US PLANES HAVE DAMAGED A hydroelectric plant next to Afghanistan’s largest dam, according to UN sources. A report in the UK newspaper The Independent said that the dam itself does not appear to have been hit, but that the loss of power has incapacitated gate regulating water discharges from the reservoir.

UN officials have warned that if long-awaited rains arrive and the dam’s electric powered gates cannot be opened there is a risk that the reservoir could overflow. This could in turn cause the dam to burst, resulting in what UN officials describe as a ‘disaster of tremendous proportions’. UN sources also fear that further air raids risk destroying the dam.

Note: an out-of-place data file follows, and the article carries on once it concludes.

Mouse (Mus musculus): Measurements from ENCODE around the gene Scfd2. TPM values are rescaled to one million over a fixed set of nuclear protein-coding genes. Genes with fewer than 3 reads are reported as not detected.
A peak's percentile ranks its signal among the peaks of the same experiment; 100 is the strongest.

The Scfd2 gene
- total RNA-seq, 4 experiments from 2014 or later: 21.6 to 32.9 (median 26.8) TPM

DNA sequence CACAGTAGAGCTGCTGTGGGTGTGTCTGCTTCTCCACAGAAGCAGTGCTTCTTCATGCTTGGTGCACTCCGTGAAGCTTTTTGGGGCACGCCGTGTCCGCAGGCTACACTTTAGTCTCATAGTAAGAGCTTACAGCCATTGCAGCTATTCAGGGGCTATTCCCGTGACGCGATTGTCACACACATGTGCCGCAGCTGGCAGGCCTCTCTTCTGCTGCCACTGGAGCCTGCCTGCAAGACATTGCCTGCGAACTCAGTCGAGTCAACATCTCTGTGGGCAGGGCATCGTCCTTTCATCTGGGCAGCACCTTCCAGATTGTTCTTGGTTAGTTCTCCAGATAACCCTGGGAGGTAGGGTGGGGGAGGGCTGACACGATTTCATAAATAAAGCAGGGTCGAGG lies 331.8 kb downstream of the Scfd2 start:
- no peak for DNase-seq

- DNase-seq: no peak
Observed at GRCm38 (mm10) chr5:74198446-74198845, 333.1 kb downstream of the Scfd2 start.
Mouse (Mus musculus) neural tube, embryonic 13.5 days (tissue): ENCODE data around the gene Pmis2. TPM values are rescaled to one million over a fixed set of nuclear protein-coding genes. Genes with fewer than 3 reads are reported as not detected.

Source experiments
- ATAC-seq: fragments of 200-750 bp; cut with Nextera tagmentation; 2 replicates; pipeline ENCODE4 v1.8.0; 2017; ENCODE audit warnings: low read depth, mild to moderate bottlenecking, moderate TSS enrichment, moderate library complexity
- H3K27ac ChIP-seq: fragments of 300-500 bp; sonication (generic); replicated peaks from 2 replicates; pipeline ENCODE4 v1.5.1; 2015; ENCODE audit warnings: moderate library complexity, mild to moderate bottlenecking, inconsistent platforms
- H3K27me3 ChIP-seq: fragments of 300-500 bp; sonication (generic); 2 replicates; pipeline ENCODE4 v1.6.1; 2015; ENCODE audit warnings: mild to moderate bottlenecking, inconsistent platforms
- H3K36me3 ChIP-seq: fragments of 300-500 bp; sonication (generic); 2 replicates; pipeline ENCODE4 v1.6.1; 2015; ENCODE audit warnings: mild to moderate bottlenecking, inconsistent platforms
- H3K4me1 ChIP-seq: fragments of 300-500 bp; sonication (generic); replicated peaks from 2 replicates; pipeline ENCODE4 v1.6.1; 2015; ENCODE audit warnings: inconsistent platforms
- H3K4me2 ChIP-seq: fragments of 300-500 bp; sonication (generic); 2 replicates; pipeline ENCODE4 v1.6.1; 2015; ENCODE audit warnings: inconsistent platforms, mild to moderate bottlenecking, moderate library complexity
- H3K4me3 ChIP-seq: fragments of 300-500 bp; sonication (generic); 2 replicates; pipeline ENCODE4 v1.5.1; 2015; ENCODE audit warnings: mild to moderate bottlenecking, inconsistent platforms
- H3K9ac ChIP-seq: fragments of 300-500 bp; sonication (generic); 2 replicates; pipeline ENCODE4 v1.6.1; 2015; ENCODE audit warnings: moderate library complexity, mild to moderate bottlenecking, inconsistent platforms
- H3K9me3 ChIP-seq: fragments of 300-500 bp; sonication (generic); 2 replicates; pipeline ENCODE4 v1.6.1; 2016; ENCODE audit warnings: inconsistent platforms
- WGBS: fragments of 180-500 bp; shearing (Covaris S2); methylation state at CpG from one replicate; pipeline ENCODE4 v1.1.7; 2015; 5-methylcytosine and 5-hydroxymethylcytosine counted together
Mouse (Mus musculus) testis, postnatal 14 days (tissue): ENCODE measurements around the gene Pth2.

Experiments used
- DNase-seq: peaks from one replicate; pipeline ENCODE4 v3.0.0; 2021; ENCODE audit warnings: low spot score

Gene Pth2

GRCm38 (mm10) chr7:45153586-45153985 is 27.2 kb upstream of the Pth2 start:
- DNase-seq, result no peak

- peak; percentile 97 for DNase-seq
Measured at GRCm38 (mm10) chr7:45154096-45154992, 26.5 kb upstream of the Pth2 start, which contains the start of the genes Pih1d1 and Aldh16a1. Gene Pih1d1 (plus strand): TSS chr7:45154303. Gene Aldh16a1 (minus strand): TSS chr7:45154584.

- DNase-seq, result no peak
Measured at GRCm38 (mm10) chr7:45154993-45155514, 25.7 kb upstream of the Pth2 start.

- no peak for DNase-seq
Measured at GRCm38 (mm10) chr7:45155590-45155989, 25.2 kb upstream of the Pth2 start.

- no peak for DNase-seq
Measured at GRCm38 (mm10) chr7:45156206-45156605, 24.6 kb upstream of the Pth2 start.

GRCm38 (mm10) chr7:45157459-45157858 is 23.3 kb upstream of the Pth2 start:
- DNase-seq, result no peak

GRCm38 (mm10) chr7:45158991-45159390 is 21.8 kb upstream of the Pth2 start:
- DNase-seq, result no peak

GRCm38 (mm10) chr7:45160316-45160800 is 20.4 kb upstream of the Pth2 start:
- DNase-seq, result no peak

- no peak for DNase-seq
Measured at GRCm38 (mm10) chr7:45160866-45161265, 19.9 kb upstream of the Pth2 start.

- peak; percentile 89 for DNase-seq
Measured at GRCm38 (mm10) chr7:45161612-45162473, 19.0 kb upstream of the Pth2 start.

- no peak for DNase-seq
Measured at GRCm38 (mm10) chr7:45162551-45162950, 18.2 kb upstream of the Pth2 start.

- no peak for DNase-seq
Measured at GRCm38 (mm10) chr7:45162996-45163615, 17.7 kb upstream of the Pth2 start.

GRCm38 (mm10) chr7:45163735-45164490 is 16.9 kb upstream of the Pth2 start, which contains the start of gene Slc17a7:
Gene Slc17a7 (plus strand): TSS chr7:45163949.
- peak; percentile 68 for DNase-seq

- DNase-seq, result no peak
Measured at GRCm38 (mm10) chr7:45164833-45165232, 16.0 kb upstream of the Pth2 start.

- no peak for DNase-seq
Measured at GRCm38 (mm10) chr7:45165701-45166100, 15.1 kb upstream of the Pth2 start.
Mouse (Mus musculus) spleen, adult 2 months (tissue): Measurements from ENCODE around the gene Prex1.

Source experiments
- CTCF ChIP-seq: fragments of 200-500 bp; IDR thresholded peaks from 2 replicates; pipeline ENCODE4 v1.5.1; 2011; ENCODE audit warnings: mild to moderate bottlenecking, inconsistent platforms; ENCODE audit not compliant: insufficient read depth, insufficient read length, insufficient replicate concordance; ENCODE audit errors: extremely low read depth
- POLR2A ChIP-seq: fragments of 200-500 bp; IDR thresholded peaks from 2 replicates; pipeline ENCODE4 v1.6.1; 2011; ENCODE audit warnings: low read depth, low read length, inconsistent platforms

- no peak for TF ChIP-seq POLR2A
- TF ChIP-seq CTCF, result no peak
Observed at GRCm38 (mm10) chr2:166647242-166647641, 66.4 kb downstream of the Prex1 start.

The 48-year old Kajaki dam on the Helmand river is 91.44m high, 274.32m long, and has a capacity of 1.85M m3. The dam, built by US engineers, is reported to have a generating capacity of 33MW.

Kajaki provides irrigation water to lands supplying food for around a million people, according to the UN. It also provides electricity to around 500,000 people and to several hospitals and industries. The power lines to the city of Kandahar, 96.54km southeast, were rehabilitated by the Taliban earlier this year after being destroyed during the nation’s civil ware. Chinese contractors were adding a further 16.5MW of generating capacity to the dam when the US bombing campaign began.

Kajaki dam has been at the centre of a long-running diplomatic dispute between Afghanistan and Iran which lies downstream of the dam. Iran claims that the diversion of water for irrigation at Kajaki deprives a fertile Iranian farming region of water.